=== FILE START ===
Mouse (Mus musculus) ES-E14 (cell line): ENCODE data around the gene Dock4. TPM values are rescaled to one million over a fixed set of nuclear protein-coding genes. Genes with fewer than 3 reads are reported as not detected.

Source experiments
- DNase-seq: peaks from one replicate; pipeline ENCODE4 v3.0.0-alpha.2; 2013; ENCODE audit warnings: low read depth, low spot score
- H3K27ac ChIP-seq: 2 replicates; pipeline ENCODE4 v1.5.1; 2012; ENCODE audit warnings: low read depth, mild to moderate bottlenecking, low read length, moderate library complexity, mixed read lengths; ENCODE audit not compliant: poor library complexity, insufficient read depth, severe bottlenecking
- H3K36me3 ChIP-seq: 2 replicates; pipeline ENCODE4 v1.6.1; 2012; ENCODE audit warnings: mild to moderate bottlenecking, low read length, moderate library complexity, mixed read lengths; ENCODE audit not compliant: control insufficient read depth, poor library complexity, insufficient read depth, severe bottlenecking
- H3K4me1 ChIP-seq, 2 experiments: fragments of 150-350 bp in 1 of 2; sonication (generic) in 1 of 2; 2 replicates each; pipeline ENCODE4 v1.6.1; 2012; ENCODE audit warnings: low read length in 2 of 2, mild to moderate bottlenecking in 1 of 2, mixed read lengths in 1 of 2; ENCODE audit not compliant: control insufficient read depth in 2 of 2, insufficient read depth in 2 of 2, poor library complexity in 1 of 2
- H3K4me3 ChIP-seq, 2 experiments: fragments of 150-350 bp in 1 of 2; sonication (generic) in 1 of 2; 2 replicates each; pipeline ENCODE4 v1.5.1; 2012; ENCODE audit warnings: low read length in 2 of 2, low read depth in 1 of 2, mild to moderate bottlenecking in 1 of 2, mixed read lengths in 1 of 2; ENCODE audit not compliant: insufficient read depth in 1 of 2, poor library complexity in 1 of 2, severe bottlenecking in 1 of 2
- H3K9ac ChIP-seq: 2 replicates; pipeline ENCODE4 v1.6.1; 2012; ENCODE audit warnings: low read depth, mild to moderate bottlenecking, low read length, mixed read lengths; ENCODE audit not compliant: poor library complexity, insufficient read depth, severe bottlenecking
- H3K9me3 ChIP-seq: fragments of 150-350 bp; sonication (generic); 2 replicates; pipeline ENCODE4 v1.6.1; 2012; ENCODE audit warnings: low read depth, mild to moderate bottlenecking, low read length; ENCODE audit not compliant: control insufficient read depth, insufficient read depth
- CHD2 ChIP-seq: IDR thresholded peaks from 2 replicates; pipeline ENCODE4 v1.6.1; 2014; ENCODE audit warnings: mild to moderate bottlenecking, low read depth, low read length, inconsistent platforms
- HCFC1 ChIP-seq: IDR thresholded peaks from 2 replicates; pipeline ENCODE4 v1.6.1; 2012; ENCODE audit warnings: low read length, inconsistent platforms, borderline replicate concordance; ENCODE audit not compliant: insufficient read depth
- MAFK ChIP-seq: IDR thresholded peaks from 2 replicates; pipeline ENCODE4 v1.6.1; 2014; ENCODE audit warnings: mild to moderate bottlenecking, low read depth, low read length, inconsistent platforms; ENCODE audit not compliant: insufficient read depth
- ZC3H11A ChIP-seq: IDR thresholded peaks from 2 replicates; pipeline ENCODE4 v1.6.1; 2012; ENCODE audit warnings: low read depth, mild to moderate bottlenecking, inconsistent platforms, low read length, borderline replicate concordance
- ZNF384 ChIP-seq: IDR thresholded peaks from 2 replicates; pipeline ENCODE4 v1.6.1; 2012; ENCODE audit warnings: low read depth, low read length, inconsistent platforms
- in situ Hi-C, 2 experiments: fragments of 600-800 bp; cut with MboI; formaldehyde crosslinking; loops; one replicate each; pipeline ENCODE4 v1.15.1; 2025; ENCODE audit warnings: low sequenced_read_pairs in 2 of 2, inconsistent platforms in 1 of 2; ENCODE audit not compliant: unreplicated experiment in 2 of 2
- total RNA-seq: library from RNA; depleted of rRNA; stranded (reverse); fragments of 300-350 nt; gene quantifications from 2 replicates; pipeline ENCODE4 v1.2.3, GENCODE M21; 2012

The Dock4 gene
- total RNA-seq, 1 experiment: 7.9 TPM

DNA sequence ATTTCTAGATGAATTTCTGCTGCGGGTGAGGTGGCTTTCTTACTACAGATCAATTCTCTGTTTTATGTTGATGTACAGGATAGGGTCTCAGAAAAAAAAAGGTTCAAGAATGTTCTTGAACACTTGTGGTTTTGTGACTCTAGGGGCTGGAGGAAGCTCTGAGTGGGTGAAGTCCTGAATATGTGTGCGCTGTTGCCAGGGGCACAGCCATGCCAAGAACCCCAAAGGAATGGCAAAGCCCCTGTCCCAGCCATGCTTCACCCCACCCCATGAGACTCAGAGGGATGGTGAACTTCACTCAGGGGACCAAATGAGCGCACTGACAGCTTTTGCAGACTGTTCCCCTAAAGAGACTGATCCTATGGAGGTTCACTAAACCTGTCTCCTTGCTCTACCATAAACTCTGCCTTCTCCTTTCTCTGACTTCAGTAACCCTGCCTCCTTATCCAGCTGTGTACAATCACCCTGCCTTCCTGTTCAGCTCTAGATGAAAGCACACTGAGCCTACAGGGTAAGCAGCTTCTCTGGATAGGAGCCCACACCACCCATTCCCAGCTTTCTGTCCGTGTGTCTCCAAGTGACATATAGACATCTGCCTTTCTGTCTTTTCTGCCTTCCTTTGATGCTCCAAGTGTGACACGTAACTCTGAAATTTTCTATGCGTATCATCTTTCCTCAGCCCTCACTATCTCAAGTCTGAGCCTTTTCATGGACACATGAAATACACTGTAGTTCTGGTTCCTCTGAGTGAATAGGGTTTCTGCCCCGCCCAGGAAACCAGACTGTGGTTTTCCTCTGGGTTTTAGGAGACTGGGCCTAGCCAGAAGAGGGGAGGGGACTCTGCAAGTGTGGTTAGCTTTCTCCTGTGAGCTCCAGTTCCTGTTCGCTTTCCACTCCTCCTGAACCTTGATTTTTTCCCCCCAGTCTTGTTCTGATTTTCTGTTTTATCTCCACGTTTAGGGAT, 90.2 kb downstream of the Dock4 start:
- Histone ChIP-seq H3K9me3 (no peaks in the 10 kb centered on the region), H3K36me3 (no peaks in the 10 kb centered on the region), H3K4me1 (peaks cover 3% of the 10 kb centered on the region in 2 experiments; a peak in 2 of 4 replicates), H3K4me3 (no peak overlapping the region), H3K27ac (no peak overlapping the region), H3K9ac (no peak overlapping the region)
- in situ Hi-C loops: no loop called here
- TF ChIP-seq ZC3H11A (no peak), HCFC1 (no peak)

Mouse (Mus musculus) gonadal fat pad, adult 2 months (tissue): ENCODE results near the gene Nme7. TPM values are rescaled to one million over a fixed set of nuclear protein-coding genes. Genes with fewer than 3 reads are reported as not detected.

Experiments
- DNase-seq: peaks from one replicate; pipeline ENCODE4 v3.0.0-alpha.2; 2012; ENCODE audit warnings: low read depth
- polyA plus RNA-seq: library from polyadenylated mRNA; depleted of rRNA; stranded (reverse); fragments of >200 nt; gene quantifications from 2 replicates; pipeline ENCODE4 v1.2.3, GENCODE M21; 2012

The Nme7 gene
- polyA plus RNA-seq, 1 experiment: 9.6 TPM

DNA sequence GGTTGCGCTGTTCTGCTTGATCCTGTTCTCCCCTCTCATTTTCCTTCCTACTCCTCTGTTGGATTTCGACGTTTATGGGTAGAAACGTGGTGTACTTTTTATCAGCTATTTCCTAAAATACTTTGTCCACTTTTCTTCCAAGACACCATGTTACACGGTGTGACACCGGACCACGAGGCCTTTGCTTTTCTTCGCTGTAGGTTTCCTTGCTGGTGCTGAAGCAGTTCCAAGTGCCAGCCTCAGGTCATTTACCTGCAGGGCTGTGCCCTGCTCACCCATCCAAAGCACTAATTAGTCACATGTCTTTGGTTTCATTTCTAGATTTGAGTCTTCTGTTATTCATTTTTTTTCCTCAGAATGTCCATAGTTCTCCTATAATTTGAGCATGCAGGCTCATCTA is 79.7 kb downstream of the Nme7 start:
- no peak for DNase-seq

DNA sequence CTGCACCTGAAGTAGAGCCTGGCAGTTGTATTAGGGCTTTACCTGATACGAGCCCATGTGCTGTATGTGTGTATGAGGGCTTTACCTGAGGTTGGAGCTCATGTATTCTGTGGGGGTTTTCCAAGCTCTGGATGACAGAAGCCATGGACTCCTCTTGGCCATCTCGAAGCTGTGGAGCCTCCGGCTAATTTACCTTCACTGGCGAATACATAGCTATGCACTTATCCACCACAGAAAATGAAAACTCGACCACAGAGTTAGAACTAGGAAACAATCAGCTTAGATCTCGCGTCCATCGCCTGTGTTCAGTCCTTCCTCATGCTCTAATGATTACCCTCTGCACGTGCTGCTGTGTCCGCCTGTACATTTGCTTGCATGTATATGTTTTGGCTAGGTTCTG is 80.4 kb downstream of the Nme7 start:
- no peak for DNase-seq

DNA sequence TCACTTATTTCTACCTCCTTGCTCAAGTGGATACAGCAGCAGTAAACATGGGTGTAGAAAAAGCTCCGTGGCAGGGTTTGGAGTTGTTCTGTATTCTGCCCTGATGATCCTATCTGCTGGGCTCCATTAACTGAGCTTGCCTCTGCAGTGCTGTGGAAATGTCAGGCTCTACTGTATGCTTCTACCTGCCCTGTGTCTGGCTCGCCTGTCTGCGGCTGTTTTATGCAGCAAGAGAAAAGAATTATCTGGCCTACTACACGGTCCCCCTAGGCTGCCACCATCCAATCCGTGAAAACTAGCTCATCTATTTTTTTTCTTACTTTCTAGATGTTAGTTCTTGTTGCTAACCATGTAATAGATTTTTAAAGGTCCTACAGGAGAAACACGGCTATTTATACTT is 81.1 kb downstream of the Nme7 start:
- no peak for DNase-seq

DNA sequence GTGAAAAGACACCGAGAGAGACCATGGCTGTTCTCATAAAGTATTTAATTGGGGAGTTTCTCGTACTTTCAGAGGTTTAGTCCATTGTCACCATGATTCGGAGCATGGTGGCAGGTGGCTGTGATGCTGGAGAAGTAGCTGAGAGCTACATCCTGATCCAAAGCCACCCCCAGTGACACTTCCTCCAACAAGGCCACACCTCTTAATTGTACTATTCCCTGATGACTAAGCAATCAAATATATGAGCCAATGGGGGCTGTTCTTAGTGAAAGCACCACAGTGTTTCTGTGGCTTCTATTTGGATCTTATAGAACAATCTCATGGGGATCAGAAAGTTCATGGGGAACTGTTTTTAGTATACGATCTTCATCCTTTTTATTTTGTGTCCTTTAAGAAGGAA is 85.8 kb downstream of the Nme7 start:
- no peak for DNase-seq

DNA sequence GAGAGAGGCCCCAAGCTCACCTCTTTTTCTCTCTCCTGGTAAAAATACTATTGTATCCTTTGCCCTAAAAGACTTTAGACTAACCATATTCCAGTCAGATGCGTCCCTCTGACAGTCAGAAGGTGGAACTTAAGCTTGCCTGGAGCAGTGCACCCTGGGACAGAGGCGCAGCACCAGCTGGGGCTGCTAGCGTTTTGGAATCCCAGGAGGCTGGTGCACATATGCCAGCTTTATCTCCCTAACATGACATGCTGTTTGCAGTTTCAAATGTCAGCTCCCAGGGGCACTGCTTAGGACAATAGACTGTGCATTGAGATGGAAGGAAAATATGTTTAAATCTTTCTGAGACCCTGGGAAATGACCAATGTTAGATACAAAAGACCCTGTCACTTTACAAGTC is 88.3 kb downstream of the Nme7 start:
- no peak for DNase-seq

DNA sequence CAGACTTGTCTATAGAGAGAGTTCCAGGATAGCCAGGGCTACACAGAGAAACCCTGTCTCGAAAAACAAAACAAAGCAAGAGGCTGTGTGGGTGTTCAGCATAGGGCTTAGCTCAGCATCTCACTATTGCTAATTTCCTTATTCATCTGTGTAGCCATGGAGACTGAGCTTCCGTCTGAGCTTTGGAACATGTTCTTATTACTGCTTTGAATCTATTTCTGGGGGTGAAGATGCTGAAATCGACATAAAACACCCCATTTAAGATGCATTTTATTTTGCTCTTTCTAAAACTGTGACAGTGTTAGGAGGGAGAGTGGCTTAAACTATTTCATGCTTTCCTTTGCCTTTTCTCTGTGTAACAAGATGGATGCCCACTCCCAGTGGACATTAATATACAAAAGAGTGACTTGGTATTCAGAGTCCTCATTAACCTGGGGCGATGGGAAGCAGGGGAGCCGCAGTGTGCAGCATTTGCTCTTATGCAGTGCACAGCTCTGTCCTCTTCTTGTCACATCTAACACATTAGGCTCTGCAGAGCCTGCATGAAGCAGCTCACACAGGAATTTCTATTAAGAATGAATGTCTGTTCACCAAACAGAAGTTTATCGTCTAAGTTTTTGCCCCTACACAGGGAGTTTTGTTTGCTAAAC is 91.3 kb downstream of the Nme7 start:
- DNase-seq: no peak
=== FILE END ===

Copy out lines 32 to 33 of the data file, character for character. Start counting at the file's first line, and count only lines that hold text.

- no peak for DNase-seq

DNA sequence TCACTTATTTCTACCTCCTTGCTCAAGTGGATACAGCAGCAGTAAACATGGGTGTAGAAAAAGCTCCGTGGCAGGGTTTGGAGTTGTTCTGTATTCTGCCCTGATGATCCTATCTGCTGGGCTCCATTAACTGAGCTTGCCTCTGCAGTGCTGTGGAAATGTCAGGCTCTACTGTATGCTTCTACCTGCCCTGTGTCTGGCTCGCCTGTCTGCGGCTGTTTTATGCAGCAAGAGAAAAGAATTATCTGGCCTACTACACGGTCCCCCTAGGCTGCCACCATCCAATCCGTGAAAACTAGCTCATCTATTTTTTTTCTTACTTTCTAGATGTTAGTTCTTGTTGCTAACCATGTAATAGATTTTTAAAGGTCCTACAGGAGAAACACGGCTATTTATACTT is 81.1 kb downstream of the Nme7 start: